4. Resist multitasking

It can be tempting to want to tackle a few tasks at once, especially if they seem small or easy. But studies actually show that when our brain is constantly switching back and forth between tasks, we become less efficient and more likely to make a mistake.

Focus on one task at a time, giving your full attention to each task. You'll not only end up completing it faster, but you'll also make fewer mistakes in the process.

5. Take short breaks that get you moving

It may have been a good look in the past to give off the impression you're some workaholic who doesn't need to take breaks. But thankfully, we've come to realize that it's impossible to maintain this level of productivity. Eventually, you burn out, and getting any task done, big or small, can feel overwhelming. Working yourself to the bone will decrease your brain's capacity for processing information, and it leads to careless mistakes.

Taking regular breaks throughout the day helps concentration and boosts your mood. So take a short walk around the office and stretch your legs. Get your body moving and your blood flowing. If there's a cafe nearby you can walk to, treat yourself to a coffee or tea. Or just get outside for a quick walk around and breathe in some fresh air.

Your productivity levels go down the longer you go without a break, and at a certain point, your body and mind simply cannot produce anymore. So once you've completed a task, take a breather. It doesn't have to be longer than five minutes, but it's important for your mind and body to snap out of go-go-go mode a couple times a day.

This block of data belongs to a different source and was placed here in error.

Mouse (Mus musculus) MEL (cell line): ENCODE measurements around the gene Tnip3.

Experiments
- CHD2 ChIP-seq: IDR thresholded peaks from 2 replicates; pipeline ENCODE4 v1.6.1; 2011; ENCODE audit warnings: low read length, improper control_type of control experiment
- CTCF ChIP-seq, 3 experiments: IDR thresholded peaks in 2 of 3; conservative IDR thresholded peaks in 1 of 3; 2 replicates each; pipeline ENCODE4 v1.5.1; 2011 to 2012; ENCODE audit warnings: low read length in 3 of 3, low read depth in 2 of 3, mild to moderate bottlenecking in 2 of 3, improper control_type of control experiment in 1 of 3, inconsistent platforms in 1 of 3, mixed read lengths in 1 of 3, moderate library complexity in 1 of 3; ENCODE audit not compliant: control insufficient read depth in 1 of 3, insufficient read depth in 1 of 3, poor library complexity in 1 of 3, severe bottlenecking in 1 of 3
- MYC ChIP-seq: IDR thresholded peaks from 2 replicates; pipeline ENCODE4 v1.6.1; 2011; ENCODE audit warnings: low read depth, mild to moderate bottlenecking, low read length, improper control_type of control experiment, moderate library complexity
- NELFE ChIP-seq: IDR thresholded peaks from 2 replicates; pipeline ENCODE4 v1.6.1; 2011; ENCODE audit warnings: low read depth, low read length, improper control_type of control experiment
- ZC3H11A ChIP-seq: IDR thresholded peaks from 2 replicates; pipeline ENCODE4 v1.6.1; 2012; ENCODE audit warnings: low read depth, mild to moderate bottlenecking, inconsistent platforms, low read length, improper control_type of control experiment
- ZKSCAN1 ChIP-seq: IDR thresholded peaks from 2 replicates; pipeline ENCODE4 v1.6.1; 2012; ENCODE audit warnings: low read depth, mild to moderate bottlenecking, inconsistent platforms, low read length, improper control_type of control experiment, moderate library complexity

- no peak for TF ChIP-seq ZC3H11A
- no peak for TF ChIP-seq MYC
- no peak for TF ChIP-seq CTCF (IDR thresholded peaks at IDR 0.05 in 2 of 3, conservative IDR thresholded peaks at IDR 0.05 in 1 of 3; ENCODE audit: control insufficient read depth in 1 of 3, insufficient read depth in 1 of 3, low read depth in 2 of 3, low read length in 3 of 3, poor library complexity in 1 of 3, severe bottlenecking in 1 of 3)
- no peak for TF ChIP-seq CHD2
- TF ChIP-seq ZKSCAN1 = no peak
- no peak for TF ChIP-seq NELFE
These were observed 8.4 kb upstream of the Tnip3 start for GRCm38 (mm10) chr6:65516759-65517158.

6. Implement the "two-minute rule"

David Allen coined the two-minute rule in his bestselling book Getting Things Done. You don't have to read the book to get the point: If you see a task or action that you know can be completed in two minutes or less, do it during those tiny windows at work or at home when you don't have a more pressing task to do.

For example, if it takes you two minutes to do the dishes, just do them. Don't leave it and let it pile up to the point where you feel overwhelmed and now your kitchen feels cluttered. Or, if you know you can take two minutes to send off an email and cross that off your to-list, go ahead and do it.

Finding and immediately completing tasks that take two minutes or less actually saves you time in the long run. So, if it takes less than two minutes, do it now and get it off your list.

Related: How Effective Employee Communication Boosts Productivity

7. Learn how to say no

If accepting a request means ignoring your own goals for the day, learn how to say no. Of course, you won't always be able to turn away a request. But do your best to assess the situation, and if you know adding something to your plate will derail your day, say no or suggest another time you can do it.

There is so much power in saying no, whether it's to a work request you know you shouldn't take on or a social obligation that will drain you of your energy. Additionally, saying no helps you establish healthy boundaries and enables others to have clarity about what they can expect from you.

Not every day will be your most productive day, so do your best not to berate yourself when you have an off day or week. You are not a robot, and you're allowed to have a less than stellar day now and again. Instead, refocus your energy on doing better the next day, and try to implement these tips in small increments that are manageable. You won't magically change your lifestyle overnight; this is a process.

But as you put more effort into implementing the above advice into your day-to-day, you'll figure out what works best for you so you can start having more productive weeks.

Richard Maize

Financial and Investment Consultant

Richard Maize is a real-estate entrepreneur who has built a well-respected reputation for making astute business investments. Before the age of 30, Maize had already accumulated 1,000 apartment units, and he now owns property in 20 states. Additionally, Maize invests in TV and film and philanthropy.